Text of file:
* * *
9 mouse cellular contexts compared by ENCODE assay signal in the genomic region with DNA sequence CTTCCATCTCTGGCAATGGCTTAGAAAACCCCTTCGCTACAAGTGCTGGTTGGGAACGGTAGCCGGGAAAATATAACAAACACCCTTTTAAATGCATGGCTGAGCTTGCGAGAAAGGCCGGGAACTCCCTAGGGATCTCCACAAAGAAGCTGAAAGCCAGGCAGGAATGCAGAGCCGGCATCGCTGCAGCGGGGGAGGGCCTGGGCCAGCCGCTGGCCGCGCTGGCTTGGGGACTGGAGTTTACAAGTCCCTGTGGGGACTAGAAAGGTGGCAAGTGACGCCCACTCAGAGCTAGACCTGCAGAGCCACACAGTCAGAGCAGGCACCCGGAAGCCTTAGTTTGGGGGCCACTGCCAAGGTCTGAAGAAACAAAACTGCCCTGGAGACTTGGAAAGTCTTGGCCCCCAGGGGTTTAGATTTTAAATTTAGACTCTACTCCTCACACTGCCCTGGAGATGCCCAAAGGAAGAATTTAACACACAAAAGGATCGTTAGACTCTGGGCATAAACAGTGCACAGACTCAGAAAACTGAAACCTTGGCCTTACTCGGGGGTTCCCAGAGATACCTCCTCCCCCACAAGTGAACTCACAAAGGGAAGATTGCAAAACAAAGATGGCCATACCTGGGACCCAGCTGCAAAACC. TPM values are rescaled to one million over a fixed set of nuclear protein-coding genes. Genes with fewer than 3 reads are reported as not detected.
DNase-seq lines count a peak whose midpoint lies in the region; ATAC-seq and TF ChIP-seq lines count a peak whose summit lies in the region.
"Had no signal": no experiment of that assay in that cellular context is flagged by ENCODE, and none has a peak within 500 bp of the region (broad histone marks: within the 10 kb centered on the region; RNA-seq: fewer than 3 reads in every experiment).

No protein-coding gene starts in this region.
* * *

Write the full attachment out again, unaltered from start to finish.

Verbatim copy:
9 mouse cellular contexts compared by ENCODE assay signal in the genomic region with DNA sequence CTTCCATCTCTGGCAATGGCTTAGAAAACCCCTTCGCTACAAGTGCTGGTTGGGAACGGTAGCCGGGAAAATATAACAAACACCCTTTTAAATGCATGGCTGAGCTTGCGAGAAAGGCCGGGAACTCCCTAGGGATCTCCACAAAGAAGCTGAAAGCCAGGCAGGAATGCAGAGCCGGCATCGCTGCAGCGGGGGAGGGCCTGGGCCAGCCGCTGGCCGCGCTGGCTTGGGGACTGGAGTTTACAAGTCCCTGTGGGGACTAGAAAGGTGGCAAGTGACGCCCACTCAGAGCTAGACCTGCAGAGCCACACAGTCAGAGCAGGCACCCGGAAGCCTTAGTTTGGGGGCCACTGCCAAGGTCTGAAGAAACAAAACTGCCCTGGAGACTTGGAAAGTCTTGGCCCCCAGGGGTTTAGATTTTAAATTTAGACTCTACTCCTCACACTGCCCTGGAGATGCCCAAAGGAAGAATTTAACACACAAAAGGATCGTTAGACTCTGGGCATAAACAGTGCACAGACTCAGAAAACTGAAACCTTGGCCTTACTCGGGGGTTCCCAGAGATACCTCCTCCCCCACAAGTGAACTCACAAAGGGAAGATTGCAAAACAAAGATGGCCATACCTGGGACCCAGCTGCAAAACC. TPM values are rescaled to one million over a fixed set of nuclear protein-coding genes. Genes with fewer than 3 reads are reported as not detected.
DNase-seq lines count a peak whose midpoint lies in the region; ATAC-seq and TF ChIP-seq lines count a peak whose summit lies in the region.
"Had no signal": no experiment of that assay in that cellular context is flagged by ENCODE, and none has a peak within 500 bp of the region (broad histone marks: within the 10 kb centered on the region; RNA-seq: fewer than 3 reads in every experiment).

No protein-coding gene starts in this region.